Protected areas of the United States

From Wikipedia, the free encyclopedia
Jump to: navigation, search
Grand Canyon of Yellowstone
John Muir (1838-1914), one of the main inspirations for the U.S. national park system.
"Why should man value himself as more than a small part of the one great unit of creation ?" - John Muir. [1]

The protected areas of the United States are managed by an array of different federal, state, tribal and local level authorities and receive widely varying levels of protection. Some areas are managed as wilderness, while others are operated with acceptable commercial exploitation. As of 31 January 2008, according to the United Nations Environment Programme, the U.S. had a total of 6,770 terrestrial nationally designated (federal) protected areas. These protected areas cover 2,607,131 km2 (1,006,619 sq mi), or 27.08 percent of the land area of the United States.[2] This is also one-tenth of the protected land area of the world. The U.S. also had a total of 787 National Marine Protected Areas, covering an additional 627,830 km2 (242,410 sq mi), or 67 percent of the total marine area of the United States.[2] In addition, the World Commission on Protected Areas' 2009 database has over 10,480 protected areas listed for the U.S., including the state level protected areas.[3]

Some areas are managed in concert between levels of government. The Father Marquette National Memorial is an example of a federal park operated by a state park system, while Kal-Haven Trail is an example of a state park operated by county-level government.

Federal level protected areas[edit]

Federal level protected areas are managed by a variety of agencies, most of which are a part of the National Park Service, a bureau of the United States Department of the Interior. They are often considered the crown jewels of the protected areas. Other areas are managed by the United States Forest Service, the Bureau of Land Management and the United States Fish and Wildlife Service. The United States Army Corps of Engineers is claimed to provide 30 percent of the recreational opportunities on federal lands, mainly through lakes and waterways that they manage.

The highest levels of protection, as described by the International Union for Conservation of Nature (IUCN), are Level I (Strict Nature Reserves & Wilderness Areas) and Level II (National Parks). The United States maintains 12 percent of the Level I and II lands in the world. These lands had a total area of 210,000 sq mi (540,000 km2).[citation needed]

A confusing system for naming protected areas results in some types being used by more than one agency. For instance, both the National Park Service and the U.S. Forest Service operate areas designated National Preserves and National Recreation Areas. The National Park Service, the U.S. Forest Service, and the Bureau of Land Management operate areas called National Monuments. National Wilderness Areas are designated within other protected areas, managed by various agencies and sometimes wilderness areas span areas managed by multiple agencies.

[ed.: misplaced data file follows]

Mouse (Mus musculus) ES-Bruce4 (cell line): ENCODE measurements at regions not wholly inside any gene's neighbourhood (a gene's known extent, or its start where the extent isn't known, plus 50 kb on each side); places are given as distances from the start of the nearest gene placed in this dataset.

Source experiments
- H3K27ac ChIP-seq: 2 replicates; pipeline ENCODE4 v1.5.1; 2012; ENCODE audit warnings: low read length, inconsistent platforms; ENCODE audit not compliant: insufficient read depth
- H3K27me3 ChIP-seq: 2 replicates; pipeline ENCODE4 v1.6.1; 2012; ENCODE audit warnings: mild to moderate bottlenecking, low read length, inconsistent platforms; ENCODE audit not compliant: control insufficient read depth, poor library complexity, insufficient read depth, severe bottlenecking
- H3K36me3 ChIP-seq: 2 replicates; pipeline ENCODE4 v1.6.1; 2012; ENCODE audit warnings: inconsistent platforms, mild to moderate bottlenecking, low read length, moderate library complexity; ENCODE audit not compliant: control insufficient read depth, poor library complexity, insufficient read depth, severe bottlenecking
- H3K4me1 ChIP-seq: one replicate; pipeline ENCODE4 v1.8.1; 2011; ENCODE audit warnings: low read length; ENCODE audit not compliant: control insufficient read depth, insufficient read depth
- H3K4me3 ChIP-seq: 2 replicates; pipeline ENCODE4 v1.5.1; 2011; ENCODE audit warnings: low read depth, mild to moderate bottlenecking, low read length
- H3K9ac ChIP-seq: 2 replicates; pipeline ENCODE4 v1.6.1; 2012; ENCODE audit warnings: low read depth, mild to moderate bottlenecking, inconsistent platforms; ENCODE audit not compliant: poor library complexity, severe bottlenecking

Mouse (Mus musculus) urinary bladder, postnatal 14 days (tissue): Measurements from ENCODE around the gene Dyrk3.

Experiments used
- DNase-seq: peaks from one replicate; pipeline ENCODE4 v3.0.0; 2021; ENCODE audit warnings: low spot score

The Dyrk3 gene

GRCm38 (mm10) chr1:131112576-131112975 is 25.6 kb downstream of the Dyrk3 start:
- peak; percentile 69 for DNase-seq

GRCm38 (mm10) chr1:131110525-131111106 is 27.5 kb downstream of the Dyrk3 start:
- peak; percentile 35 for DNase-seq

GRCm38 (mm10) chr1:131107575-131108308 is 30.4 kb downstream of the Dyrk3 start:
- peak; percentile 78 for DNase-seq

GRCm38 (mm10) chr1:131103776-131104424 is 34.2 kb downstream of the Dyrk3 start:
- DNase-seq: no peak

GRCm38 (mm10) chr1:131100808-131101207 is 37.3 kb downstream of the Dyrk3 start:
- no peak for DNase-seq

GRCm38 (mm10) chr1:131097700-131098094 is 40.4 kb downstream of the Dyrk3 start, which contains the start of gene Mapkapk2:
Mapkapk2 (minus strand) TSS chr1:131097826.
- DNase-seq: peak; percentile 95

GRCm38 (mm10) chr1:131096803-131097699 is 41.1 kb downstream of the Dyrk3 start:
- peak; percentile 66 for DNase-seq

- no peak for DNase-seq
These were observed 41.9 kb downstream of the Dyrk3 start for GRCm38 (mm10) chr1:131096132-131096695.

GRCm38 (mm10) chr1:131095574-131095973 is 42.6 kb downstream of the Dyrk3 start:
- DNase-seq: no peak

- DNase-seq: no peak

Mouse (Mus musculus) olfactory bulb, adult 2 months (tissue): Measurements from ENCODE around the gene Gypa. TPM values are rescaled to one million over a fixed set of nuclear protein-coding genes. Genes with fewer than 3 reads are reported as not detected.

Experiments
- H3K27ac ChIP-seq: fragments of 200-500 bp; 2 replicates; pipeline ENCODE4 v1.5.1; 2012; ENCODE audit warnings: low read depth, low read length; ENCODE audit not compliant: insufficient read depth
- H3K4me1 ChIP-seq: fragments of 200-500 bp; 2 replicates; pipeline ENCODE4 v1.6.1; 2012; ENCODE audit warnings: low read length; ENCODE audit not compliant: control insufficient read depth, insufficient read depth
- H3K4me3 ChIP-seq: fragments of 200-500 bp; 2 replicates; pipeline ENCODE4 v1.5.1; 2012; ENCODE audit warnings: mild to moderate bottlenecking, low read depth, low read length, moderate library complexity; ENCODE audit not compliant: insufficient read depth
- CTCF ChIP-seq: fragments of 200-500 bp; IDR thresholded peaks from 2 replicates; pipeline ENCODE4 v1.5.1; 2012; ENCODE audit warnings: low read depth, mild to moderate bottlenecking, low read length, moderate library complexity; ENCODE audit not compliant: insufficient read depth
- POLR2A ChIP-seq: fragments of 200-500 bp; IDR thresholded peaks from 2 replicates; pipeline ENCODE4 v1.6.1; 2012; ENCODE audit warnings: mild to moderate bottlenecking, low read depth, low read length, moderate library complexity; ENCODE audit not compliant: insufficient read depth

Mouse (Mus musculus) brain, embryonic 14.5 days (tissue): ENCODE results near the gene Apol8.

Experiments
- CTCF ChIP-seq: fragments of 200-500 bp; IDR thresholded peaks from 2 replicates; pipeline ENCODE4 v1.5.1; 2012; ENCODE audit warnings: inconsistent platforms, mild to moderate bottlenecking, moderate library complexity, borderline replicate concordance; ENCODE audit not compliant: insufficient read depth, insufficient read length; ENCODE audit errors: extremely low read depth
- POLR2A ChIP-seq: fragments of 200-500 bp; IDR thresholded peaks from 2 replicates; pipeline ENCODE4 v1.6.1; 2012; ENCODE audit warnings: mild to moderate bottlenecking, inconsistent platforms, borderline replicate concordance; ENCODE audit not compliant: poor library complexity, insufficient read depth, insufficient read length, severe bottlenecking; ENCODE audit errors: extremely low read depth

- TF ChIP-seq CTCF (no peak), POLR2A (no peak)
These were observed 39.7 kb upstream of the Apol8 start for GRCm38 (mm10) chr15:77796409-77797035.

There are existing federal designations of historic or landmark status that may support preservation via tax incentives, but that do not necessarily convey any protection, including a listing on the National Register of Historic Places or a designation as a National Historic Landmark. States and local zoning bodies may or may not choose to protect these. The state of Colorado, for example, is very clear that it does not set any limits on owners of NRHP properties.[4]

Federal protected area designations[1]

International protected area designations

State level protected areas[edit]

Every state has a system of state parks. State parks vary widely from urban parks to very large parks that are on a par with national parks. Some state parks, like Adirondack Park, are similar to the National parks of England and Wales, with numerous towns inside the borders of the park. About half the area of the park, some 3,000,000 acres (1,200,000 ha), is state-owned and preserved as "forever wild" by the Forest Preserve of New York. Wood-Tikchik State Park in Alaska claims to be the largest state park by the amount of contiguous protected land; it is larger than many U.S. National Parks, with some 1,600,000 acres (650,000 ha). Many states also operate game and recreation areas.

Local level protected areas[edit]

Various counties, cities, metropolitan authorities, regional parks, townships, soil conservation districts and other units manage a variety of local level parks. Some of these are little more than picnic areas or playgrounds; however, others are extensive nature reserves. South Mountain Park in Phoenix, Arizona, for example, is called the largest city park in the United States; it spans 25 sq mi (65 km2) and contains 58 mi (93 km) of trails.

References[edit]

  1. ^ a b Carley, Rachel (2001). Wilderness A To Z. An Essential Guide to the Great Outdoors. New York - London - Toronto - Sydney - Singapore: Simon & Schuster. ISBN 0-7432-0057-8. 
  2. ^ a b "Summary of protection by Country and Territory on the 31st January 2008" (XLS). UNEP. World Database on Protected Areas. 2008-01-31. Retrieved 2009-04-13. [dead link]
  3. ^ "WDPA: United States". World Database on Protected Areas. World Commission on Protected Areas. 2009. Retrieved 2009-04-14. 
  4. ^ "National & State Register Program". OAHP. Colorado Historical Society. 2009. Retrieved 2009-04-13. 

External links[edit]